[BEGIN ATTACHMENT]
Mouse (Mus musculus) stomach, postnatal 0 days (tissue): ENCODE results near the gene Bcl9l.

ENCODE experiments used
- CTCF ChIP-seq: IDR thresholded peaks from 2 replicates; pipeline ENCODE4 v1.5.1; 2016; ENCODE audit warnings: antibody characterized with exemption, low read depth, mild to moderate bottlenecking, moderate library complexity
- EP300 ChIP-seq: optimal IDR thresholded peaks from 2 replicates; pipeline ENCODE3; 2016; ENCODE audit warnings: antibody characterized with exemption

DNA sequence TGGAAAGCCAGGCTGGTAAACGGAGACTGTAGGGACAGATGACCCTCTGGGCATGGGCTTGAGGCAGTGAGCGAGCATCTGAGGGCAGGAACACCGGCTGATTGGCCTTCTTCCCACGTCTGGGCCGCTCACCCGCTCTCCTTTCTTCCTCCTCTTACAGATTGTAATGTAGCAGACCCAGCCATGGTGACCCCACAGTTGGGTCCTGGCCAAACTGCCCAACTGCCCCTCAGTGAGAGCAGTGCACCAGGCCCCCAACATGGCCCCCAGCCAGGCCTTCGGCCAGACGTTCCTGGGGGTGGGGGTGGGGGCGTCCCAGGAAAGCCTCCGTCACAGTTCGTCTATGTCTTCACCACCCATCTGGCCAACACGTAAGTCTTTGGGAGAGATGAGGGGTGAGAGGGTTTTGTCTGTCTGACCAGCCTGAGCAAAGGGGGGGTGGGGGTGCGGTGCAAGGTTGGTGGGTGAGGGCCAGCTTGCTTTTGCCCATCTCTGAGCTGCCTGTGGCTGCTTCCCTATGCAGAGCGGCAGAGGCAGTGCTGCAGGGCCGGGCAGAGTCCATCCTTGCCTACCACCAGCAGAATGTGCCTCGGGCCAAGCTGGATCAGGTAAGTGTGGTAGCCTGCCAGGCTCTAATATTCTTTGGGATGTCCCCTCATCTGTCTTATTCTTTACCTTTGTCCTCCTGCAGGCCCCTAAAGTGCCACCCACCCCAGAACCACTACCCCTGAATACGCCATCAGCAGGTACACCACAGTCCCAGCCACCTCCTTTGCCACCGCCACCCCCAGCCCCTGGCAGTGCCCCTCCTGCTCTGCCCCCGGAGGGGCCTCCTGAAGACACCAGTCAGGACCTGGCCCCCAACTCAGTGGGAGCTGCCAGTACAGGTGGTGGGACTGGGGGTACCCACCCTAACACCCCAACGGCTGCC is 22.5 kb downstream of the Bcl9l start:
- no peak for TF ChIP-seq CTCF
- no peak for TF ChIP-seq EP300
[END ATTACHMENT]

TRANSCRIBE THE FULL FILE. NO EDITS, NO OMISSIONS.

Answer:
Mouse (Mus musculus) stomach, postnatal 0 days (tissue): ENCODE results near the gene Bcl9l.

ENCODE experiments used
- CTCF ChIP-seq: IDR thresholded peaks from 2 replicates; pipeline ENCODE4 v1.5.1; 2016; ENCODE audit warnings: antibody characterized with exemption, low read depth, mild to moderate bottlenecking, moderate library complexity
- EP300 ChIP-seq: optimal IDR thresholded peaks from 2 replicates; pipeline ENCODE3; 2016; ENCODE audit warnings: antibody characterized with exemption

DNA sequence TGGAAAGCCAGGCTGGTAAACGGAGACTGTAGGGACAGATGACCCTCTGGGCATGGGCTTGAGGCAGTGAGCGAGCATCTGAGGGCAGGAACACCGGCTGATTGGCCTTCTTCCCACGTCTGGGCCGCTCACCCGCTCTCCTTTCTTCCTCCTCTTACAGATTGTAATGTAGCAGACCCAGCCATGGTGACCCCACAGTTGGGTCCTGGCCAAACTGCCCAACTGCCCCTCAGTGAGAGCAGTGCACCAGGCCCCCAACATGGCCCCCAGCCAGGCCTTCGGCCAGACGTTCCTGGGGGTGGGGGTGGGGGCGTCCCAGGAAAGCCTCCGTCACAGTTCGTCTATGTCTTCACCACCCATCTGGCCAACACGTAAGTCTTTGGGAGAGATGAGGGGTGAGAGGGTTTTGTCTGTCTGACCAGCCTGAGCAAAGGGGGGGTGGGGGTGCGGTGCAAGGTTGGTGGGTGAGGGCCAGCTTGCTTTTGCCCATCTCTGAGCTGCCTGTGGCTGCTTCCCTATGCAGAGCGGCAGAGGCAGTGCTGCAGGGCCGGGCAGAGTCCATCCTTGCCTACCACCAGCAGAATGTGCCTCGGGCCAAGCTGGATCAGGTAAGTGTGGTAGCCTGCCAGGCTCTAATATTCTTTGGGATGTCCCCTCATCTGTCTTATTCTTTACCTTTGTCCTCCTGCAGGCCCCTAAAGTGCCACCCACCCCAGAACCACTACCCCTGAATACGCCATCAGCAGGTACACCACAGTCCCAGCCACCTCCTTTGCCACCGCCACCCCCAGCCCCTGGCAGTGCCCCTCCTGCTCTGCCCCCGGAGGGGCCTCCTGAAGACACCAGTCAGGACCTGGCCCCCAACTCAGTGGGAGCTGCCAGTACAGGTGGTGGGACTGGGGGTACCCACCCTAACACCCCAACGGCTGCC is 22.5 kb downstream of the Bcl9l start:
- no peak for TF ChIP-seq CTCF
- no peak for TF ChIP-seq EP300